• What is Web Usability and Why is it Important?
    • A visitor who is satisfied with their experience with a nonprofit website is 49% more likely to give than one who was dissatisfied with the overall experience
    • Web Usability • Web usability refers to ease of use and visual design of your website • The focus is on your users
    • Why is it Important? • Good websites… • Are liked • Won’t drive people away • Won’t be distracting • Convey more information • Will be more compelling • Makes contributing easier • Will be visited again
    • Return on Investment for Nonprofits • More engagement from users • Increase credibility • Get more media coverage • Gain more support for your cause • Increase donations
    • Principles of Web Usability
    • Present Your Information in a Clear and Concise Way • Appearance • Functionality • Content
    • Make Text Easy to Read •Can you read this? •How about this one? •cAn yOu rEalLy rEaD tHiS?? •This is more like it. • Use a standard font and proper size • Use proper contrast • Use proper caps • Best readability is dark on light (like black on white)
    • Whitespace • Empty space • Too many things may look intimidating
    • Follow Website Conventions •Banner •Navigation •Navigation •Content Body •Contact & Misc Information • There are patterns that have become conventions
    • Follow Website Conventions •Banner •Navigation •Navigation •Content Body •Contact and Misc. Information
    • Speed • Make your pages load quickly • Limit use of large pictures • Interactive media can slow connection
    • Content • Web writing is concise • Keep paragraphs short and use bullet points • Bold important points, but sparingly
    • Make navigating easy for users • Give the correct choices to the users (make section names self- explanatory) • Avoid too much scrolling
    • Self-Explanatory Choices •Culinary Delights •Cuisine Options •Food Menu •Menu •Career Services •Employment Opportunities •Job Openings •Jobs •Organization Information •More Information About Us •About Us •Give Us Your Time •Volunteer Opportunities •Volunteer • Don’t use ambiguous headings • Give your visitors clear choices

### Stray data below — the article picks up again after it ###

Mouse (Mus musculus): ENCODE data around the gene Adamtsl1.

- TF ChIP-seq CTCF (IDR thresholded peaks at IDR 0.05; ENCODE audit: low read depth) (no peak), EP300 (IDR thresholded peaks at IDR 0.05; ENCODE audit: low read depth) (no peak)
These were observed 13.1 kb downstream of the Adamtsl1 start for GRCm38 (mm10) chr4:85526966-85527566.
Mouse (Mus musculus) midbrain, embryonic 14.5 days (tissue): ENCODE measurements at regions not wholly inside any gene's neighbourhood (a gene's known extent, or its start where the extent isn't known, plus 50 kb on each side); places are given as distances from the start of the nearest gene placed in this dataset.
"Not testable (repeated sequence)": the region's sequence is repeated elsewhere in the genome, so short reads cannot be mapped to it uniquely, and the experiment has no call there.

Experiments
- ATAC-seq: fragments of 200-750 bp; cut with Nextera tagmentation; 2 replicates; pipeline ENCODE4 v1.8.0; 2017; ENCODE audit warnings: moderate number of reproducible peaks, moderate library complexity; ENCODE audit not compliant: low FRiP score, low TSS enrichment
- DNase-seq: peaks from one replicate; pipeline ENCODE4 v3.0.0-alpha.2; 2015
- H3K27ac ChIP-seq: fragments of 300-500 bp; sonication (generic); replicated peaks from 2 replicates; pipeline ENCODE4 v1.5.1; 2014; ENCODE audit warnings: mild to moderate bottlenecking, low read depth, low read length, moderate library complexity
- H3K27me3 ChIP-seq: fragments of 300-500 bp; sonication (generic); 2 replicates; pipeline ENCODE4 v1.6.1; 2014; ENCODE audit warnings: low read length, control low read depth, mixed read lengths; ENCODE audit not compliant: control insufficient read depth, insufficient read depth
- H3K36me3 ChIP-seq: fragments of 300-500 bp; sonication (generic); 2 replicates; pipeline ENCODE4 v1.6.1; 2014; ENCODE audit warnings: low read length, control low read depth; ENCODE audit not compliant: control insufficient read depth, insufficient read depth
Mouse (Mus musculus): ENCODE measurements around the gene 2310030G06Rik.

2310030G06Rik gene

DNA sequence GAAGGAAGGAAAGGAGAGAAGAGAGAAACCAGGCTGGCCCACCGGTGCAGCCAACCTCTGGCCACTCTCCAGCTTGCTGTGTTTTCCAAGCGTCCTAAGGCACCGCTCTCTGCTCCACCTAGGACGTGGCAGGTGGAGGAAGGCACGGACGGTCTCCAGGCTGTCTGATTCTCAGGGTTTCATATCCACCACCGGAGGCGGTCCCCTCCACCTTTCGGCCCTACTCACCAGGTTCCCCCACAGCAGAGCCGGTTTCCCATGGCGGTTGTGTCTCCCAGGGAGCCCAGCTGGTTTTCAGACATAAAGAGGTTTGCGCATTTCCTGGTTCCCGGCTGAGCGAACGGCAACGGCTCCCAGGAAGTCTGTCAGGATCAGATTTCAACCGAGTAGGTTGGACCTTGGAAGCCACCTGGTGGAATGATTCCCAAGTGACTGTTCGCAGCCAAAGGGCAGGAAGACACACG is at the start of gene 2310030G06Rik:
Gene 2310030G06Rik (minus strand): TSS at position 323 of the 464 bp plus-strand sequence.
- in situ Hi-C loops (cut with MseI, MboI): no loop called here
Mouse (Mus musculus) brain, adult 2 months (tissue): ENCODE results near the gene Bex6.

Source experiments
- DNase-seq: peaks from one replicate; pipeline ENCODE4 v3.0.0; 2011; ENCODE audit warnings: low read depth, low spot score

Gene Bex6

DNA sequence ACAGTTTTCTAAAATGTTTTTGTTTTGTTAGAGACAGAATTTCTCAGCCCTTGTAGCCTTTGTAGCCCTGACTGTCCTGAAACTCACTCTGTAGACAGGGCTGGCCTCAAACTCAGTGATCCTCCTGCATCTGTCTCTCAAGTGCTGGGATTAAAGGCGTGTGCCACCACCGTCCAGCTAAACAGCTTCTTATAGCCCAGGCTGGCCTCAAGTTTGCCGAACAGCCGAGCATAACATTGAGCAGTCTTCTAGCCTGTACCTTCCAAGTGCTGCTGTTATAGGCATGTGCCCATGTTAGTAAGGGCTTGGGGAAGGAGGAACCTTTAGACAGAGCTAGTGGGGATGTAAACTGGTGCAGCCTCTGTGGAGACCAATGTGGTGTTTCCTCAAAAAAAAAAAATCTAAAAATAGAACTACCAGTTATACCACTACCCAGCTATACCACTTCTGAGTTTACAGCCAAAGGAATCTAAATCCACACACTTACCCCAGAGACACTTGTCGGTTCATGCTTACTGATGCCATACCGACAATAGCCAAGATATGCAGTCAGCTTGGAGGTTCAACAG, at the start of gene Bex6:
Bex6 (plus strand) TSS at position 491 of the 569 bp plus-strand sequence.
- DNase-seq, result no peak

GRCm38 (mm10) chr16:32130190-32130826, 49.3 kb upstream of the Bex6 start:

• Avoid Too Much Scrolling • Keep it narrow • Sideways scrolling is uncommon
    • Page Organization •Nice Heading •Picture •Here is where the content would go. It’s a nice place isn’t it? Neat and organized content is easy to read. Cool! • A separate page for each section • Headlines are key • Pictures to compliment topic
    • Breadcrumb Navigation • Give visitors a clue of where they are • Makes it easier to backtrack
    • Remove Ambiguity Regarding the Consequences of an Action • Make it easy to go back to the home page • Make mistakes easy to recover from
    • The Back Button • “Back” is one of the most used browser functions • Make sure that it doesn’t break your website when it’s used
    • Visual Consistency • First glance is most memorable • Keep visuals consistent • Reinforce their sense of security
    • Put the most important things in the right places • Have a clear description of what you do • Show your Donate Now button prominently • Complete contact information